*Jeremy Rosenthal is an attorney in McKinney, Texas.  He is Board Certified in Criminal Law.  Nothing in this blog should be considered legal advice.  For legal advice about any situation, you should contact an attorney directly.  Communications through this forum are not confidential.


Deadly Conduct

July 13, 2015

By Collin County Criminal Defense Lawyer Jeremy Rosenthal

(972) 369-0577

What is “Deadly Conduct”?

Deadly conduct can be charged when either (1) a person ‘recklessly engages in conduct that places another in imminent danger of serious bodily injury’; or (2) discharges a firearm in the ‘direction of’ people, a habitation, or a car.

Placing another in imminent danger is a Class A Misdemeanor and discharging a firearm is a 3rd Degree Felony.

The controlling penal code section is Texas Penal Code Chapter 22.05.

Problems with this Statute

The legislature clearly wants this statute to cover situations such as drive-by shootings or any other type of improper gun-play which could have — but did not result in someone’s death.

Unfortunately the legal definition of the misdemeanor version of ‘Deadly Conduct’ is extremely subjective.  As with all vague criminal laws — it can be subject to being stretched and abused.

Consider a situation where a person is speeding excessively and well over the speed limit.  The law specifically does not allow an officer to make an arrest for speeding alone.  An angry officer could, however, try to justify an arrest by claiming it was ‘deadly conduct’ because he or she could argue the excessive speed places another in “imminent danger” of serious bodily injury.”  The same could be true of running a red light, helping someone bungee jump for the first time, or throwing a fastball to a batter high and inside… though some of the examples are a bit silly, I include them because as absurd as they are — we could actually have a debate as to whether or not those examples could actually fit the statute.

Obviously we could toy with other factual scenarios as well and police can argue many fit the very soft definition of “Deadly Conduct” especially where the police are mad and can find no other penal code infraction to make an arrest.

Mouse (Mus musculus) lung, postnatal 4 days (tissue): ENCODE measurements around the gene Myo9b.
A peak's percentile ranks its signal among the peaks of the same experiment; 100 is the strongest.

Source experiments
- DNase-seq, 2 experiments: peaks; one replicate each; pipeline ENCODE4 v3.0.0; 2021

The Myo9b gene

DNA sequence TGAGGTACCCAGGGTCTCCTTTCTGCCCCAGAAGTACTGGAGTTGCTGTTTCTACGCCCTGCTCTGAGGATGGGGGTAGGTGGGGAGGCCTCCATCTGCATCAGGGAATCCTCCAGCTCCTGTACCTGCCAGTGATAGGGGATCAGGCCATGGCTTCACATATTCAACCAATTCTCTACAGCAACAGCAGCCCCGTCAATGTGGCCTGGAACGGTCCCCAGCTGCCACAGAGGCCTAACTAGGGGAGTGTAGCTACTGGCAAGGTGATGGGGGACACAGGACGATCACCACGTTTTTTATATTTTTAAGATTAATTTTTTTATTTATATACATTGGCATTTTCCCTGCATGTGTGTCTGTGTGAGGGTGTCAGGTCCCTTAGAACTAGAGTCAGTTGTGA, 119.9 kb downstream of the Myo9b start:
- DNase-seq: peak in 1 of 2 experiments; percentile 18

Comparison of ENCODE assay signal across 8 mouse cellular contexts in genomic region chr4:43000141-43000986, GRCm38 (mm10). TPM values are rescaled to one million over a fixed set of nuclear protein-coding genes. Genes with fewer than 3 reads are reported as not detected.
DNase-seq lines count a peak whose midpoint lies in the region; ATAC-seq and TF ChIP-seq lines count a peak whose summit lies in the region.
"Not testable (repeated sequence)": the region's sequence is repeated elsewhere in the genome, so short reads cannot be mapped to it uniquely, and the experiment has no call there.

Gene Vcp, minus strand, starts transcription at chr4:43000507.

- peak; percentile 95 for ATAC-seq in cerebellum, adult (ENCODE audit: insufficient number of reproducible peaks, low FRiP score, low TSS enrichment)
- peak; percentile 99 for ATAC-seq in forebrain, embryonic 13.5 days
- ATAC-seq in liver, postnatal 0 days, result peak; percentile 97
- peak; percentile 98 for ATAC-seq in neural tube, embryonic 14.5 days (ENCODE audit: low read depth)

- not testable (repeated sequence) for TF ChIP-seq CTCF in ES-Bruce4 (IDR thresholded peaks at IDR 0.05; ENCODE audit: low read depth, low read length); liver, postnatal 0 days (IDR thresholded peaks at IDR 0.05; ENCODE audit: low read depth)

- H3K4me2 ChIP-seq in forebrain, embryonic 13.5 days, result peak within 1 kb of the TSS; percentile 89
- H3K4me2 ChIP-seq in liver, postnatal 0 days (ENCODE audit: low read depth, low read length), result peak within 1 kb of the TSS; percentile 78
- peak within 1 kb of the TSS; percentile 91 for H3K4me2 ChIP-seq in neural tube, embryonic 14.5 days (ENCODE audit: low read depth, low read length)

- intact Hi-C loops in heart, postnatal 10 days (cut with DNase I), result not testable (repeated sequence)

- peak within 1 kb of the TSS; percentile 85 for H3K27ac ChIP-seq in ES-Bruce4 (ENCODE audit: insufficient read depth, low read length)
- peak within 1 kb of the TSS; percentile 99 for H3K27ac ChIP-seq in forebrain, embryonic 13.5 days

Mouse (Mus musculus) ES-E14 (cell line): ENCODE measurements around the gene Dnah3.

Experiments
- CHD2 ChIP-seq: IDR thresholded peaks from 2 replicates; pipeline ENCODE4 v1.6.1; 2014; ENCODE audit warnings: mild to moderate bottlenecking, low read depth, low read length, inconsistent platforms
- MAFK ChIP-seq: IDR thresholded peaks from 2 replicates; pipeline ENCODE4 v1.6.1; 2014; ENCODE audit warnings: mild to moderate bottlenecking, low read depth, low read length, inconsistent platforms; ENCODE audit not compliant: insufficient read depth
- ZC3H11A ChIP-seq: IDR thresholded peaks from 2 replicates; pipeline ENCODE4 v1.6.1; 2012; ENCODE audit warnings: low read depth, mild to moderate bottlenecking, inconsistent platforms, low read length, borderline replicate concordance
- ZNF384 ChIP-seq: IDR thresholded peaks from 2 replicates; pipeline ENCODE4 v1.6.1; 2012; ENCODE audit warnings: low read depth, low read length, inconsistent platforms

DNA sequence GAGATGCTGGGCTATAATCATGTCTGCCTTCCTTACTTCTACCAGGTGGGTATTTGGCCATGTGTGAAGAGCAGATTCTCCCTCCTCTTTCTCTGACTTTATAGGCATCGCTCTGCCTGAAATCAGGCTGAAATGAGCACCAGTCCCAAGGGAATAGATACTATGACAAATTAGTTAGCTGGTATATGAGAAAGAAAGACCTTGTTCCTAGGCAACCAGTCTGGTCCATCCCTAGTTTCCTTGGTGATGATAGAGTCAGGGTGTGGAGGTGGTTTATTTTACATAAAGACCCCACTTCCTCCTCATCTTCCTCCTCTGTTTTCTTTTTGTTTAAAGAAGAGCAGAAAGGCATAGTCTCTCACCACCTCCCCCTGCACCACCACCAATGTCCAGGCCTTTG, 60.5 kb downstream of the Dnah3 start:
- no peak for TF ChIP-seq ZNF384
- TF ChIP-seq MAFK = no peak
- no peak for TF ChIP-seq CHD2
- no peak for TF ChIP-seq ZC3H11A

What Your Lawyer Should be Able to Do

Your attorney should be able to ‘read in between the lines’ in cases like these and see that perhaps an arrest under this law is pre-text for something else.  I often meet with clients and their families who feel singled out and mis-treated with arrests such as these.  These cases require aggressive work-up and aggressive representation.

*Jeremy Rosenthal is an attorney licensed in Texas.  He is Board Certified in Criminal law.  Nothing in this article is intended to be legal advice.  For legal advice on this, or any other situation you should visit with a lawyer independently.  This forum is public.

Protecting a Professional License When Facing Criminal Charges

July 13, 2015

Originally posted on Criminal Defense Lawyer | DWI, Drug, Theft & Assault Charges:

By Collin County Criminal Defense Lawyer Jeremy Rosenthal

(972) 369-0577

A professional license is like your personal Alamo.  It’s your livelihood and must be defended at all costs.

Any criminal charge must be evaluated to gauge it’s impact on your ability to either attain or maintain a professional license.  In some instances losing a license because of a criminal record is automatic and in other instances it may simply open the door to a licensing board to taking action.

This intersection of law is between traditional criminal law and administrative law as criminal courts don’t directly weigh-in on licenses such as medical licenses, CPA licenses, or engineering licenses.  Those decisions are made by different bodies.

Texas Occupations Code Chapter 53 governs the consequences of criminal records on certain professional licenses.  It’s structure demonstrates the complex and layered approach the legislature intended in situations when dealing with certain crimes as…

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Why Prosecutors Withhold Evidence

July 9, 2015

Originally posted on Criminal Defense Lawyer | DWI, Drug, Theft & Assault Charges:

By Collin County Criminal Defense Attorney Jeremy Rosenthal

(972) 369-0577